For three of the last six years, the opening day of summer vehicle reservations with the Steamship Authority has been plagued by technology problems. This year, some customers for the Nantucket route found themselves frozen out completely, while long delays were the order of the day for the Vineyard route.

Steamship Authority officials say the cause of this year’s difficulties are different from the ones that caused headaches in 2020, and those were different from the ones that caused the system to crash in 2018.

Now, saying the authority did not meet its high expectations for customer service, SSA leadership has pledged to seek an outside review of all its systems in hopes of creating a better and more reliable experience in the future.

The SSA has formed a working group led by Peter Jeffrey, Falmouth’s representative on the board of governors, and including Tisbury port council representative John Cahill and SSA attorney Stephen Sayers, to develop a request for proposals.

“We need to have a comprehensive look at the IT infrastructure,” said James Malkin, the Vineyard representative on the Steamship’s board of governors.

If successful, the move could bring the ferry line into a modern age and give riders the type of experience they can get from other major transportation providers.

A complex, lumbering organization that serves as the lifeline to the islands, the SSA has upgraded and added new technology systems piece by piece since its creation in 1960, said Steamship spokesperson Sean Driscoll.

At the time it was put in place, each new system was deemed to be the best fit. But many of those systems have continued on as the times have changed, creating a jigsaw of different programs.

Some, if not all, of the systems need to interact with a new authority website, a $2 million project that has been in development for two years, and a mobile app. Both could be rolled out later this year.

The Steamship Authority, working with consultant Projekt 202, has been working on a redesign of the website to bring a fully functional system to both computer and phone-wielding customers. The current site has been kicking around for about a decade.

“Anyone could have told you the website was in desperate need of a redesign and a refresh,” Mr. Driscoll said. “It will be a modern experience you’d expect from any travel site.”

While a revamp of the website will certainly be welcomed by customers, it alone won’t solve the problems that have frustrated riders in the past. In fact, the website hasn’t been the problem in the booking breakdowns, it’s largely been behind-the-scenes systems.

This year, the issue on opening day was with the server that comes before customers get to the reservation system, Mr. Driscoll said. The cloud-based servers for the authority website weren’t properly set up for the volume and duration of opening day traffic, and when they were adjusted, several of the authority’s internal servers weren’t able to stay connected to the cloud.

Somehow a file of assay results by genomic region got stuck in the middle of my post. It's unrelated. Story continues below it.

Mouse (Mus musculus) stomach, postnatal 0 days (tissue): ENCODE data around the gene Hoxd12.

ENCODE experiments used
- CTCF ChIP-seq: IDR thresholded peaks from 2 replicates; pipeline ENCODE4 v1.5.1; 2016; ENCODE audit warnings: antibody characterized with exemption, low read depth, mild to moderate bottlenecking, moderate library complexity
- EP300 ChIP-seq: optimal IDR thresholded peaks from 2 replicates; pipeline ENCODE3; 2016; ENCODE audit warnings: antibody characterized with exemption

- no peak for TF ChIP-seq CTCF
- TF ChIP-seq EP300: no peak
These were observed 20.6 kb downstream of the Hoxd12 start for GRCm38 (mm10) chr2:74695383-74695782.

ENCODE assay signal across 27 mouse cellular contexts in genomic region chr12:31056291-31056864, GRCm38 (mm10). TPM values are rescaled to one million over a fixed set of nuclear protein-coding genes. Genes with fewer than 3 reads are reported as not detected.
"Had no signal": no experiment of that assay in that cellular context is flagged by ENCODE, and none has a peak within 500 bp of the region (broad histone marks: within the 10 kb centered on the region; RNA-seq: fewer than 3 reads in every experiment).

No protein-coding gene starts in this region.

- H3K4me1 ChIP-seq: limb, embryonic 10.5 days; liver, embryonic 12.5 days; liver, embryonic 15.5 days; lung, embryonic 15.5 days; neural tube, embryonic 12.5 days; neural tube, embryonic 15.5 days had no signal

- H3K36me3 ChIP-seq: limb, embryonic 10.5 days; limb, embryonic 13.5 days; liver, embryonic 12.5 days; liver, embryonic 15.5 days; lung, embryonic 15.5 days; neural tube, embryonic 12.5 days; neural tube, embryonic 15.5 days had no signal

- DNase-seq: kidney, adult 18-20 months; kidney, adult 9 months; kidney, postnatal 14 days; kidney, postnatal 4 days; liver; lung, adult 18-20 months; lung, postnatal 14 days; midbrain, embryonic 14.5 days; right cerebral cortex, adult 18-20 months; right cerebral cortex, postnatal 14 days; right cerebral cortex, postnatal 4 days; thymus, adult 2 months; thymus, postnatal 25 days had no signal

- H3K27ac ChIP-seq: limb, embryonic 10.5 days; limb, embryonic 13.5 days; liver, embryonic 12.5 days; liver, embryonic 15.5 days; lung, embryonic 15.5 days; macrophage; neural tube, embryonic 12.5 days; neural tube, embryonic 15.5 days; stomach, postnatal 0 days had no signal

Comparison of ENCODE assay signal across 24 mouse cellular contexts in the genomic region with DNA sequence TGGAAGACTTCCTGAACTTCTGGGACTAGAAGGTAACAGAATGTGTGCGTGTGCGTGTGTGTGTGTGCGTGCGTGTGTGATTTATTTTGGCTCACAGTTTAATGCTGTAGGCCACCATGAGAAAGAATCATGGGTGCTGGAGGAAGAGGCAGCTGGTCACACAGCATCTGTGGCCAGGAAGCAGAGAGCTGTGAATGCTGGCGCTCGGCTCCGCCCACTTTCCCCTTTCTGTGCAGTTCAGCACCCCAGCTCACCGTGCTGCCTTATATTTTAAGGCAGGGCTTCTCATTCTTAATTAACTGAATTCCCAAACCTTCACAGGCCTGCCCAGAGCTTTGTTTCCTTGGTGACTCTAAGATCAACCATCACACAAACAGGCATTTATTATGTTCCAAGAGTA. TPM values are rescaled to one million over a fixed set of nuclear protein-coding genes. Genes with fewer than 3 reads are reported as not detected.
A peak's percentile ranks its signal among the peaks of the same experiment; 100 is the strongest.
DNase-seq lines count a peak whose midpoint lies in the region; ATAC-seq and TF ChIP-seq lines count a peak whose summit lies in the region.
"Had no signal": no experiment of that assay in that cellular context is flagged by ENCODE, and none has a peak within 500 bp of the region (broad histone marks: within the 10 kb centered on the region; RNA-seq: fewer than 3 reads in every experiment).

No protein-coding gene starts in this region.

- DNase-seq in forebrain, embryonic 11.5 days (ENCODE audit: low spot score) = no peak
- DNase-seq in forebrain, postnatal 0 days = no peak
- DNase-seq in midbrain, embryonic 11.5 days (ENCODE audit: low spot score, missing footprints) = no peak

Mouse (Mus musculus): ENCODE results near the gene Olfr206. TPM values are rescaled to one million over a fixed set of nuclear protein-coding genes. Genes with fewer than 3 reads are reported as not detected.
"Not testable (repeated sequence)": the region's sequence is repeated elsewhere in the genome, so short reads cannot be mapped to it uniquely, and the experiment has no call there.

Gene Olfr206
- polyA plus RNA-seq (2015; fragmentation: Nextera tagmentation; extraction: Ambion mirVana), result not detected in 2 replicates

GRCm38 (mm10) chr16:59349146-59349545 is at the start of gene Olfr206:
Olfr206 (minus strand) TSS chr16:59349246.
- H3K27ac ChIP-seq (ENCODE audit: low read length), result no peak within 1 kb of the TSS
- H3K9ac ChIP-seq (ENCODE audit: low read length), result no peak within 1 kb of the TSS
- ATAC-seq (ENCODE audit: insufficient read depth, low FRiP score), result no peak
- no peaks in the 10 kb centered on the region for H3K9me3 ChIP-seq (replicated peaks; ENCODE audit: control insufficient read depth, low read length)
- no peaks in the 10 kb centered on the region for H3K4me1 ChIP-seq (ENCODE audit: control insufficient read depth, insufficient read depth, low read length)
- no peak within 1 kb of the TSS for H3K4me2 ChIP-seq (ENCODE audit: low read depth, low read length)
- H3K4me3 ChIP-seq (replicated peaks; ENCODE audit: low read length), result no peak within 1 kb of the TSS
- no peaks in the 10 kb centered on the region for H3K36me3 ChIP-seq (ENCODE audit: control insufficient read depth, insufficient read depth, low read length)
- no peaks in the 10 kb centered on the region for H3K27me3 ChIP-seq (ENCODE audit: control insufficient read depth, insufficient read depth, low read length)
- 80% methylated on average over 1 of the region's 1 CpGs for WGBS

In 2018, the website slowdown was caused by a single line of code. Since 2013, the line of code had been acting as a bridge, carrying customers from the Steamship website to the internal reservation system. But in 2018, the amount of people looking to book overwhelmed the single point of entry.

In the aftermath, a consultant said the code should have been tested beforehand to see how much traffic it could handle. They also found that the Steamship should have had more redundancies built in to act as backups in case of other breakdowns.

In 2020, opening day was plagued by issues with the Steamship’s mobile site and other areas. The Steamship hadn’t tested how much traffic the mobile site could handle, nor did it switch settings to better the connection with the ferry line’s web servers.

Even the technology that has been working has raised concerns.

In 2018, following a rocky year of operations, a consultant did a top-to-bottom look of the authority. Among other things, a report from HMS Consulting found that the authority’s reservation system was entirely owned, managed and maintained by a remote third-party company with a system that is dangerously outdated – a situation that persists to this day, SSA officials acknowledge.

HMS worried that having something as critical as a ferry line’s reservation system operated by an outside company created a weak link. If the owner became disgruntled, died, or was bought out by another business, the authority could be “rendered operationally ineffective,” the consultant wrote.

Mr. Malkin expected the search for a consultant to get underway later this month. He acknowledged that the boat line’s technology infrastructure is out-of-date and hopes a recently created working group can find a better way to handle bookings.

But no matter how good the Steamship’s technology gets, Mr. Malkin said, clear communication is key.

“However functional and modern a new website is, there’s the issue of garbage in, garbage out,” he said. “We have to make sure the information we get to people is accurate and timely.”